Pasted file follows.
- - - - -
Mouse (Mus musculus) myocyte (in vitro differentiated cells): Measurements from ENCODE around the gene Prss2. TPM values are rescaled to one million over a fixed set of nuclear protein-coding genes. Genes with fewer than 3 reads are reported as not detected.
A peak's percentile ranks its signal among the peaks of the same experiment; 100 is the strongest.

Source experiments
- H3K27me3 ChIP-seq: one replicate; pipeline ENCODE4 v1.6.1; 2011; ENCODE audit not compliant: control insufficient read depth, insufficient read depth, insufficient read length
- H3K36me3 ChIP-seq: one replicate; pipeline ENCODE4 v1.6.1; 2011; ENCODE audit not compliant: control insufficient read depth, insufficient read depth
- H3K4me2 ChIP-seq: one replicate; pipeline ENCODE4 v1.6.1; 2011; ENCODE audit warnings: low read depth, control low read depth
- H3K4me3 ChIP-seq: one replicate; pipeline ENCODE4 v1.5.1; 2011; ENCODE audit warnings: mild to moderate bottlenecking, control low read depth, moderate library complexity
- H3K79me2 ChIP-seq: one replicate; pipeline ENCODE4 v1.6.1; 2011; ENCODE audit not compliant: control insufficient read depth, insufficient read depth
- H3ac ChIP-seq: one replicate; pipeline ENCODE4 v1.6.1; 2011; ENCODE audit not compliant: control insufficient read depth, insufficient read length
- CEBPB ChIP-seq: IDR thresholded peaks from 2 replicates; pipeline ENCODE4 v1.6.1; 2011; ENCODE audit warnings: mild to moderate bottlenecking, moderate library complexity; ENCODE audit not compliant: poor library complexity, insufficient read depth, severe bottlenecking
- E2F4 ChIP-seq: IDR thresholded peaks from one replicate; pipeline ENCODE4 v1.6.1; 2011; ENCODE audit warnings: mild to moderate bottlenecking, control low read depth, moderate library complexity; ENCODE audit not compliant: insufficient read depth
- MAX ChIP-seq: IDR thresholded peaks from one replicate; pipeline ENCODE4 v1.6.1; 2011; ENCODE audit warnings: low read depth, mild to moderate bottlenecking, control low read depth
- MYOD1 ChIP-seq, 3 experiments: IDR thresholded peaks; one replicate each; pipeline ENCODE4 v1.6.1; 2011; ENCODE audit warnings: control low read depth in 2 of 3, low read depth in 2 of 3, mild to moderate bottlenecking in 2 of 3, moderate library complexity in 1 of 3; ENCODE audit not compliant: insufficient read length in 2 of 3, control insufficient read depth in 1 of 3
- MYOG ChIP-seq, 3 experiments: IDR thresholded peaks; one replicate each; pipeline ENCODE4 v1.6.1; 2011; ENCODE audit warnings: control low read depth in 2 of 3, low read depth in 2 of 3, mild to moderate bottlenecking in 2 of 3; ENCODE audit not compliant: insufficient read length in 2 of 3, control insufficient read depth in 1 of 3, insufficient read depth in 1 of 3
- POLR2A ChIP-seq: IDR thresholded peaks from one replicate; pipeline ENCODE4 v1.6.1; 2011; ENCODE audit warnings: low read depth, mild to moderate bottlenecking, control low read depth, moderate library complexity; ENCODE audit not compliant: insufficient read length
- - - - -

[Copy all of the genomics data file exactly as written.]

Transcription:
Mouse (Mus musculus) myocyte (in vitro differentiated cells): Measurements from ENCODE around the gene Prss2. TPM values are rescaled to one million over a fixed set of nuclear protein-coding genes. Genes with fewer than 3 reads are reported as not detected.
A peak's percentile ranks its signal among the peaks of the same experiment; 100 is the strongest.

Source experiments
- H3K27me3 ChIP-seq: one replicate; pipeline ENCODE4 v1.6.1; 2011; ENCODE audit not compliant: control insufficient read depth, insufficient read depth, insufficient read length
- H3K36me3 ChIP-seq: one replicate; pipeline ENCODE4 v1.6.1; 2011; ENCODE audit not compliant: control insufficient read depth, insufficient read depth
- H3K4me2 ChIP-seq: one replicate; pipeline ENCODE4 v1.6.1; 2011; ENCODE audit warnings: low read depth, control low read depth
- H3K4me3 ChIP-seq: one replicate; pipeline ENCODE4 v1.5.1; 2011; ENCODE audit warnings: mild to moderate bottlenecking, control low read depth, moderate library complexity
- H3K79me2 ChIP-seq: one replicate; pipeline ENCODE4 v1.6.1; 2011; ENCODE audit not compliant: control insufficient read depth, insufficient read depth
- H3ac ChIP-seq: one replicate; pipeline ENCODE4 v1.6.1; 2011; ENCODE audit not compliant: control insufficient read depth, insufficient read length
- CEBPB ChIP-seq: IDR thresholded peaks from 2 replicates; pipeline ENCODE4 v1.6.1; 2011; ENCODE audit warnings: mild to moderate bottlenecking, moderate library complexity; ENCODE audit not compliant: poor library complexity, insufficient read depth, severe bottlenecking
- E2F4 ChIP-seq: IDR thresholded peaks from one replicate; pipeline ENCODE4 v1.6.1; 2011; ENCODE audit warnings: mild to moderate bottlenecking, control low read depth, moderate library complexity; ENCODE audit not compliant: insufficient read depth
- MAX ChIP-seq: IDR thresholded peaks from one replicate; pipeline ENCODE4 v1.6.1; 2011; ENCODE audit warnings: low read depth, mild to moderate bottlenecking, control low read depth
- MYOD1 ChIP-seq, 3 experiments: IDR thresholded peaks; one replicate each; pipeline ENCODE4 v1.6.1; 2011; ENCODE audit warnings: control low read depth in 2 of 3, low read depth in 2 of 3, mild to moderate bottlenecking in 2 of 3, moderate library complexity in 1 of 3; ENCODE audit not compliant: insufficient read length in 2 of 3, control insufficient read depth in 1 of 3
- MYOG ChIP-seq, 3 experiments: IDR thresholded peaks; one replicate each; pipeline ENCODE4 v1.6.1; 2011; ENCODE audit warnings: control low read depth in 2 of 3, low read depth in 2 of 3, mild to moderate bottlenecking in 2 of 3; ENCODE audit not compliant: insufficient read length in 2 of 3, control insufficient read depth in 1 of 3, insufficient read depth in 1 of 3
- POLR2A ChIP-seq: IDR thresholded peaks from one replicate; pipeline ENCODE4 v1.6.1; 2011; ENCODE audit warnings: low read depth, mild to moderate bottlenecking, control low read depth, moderate library complexity; ENCODE audit not compliant: insufficient read length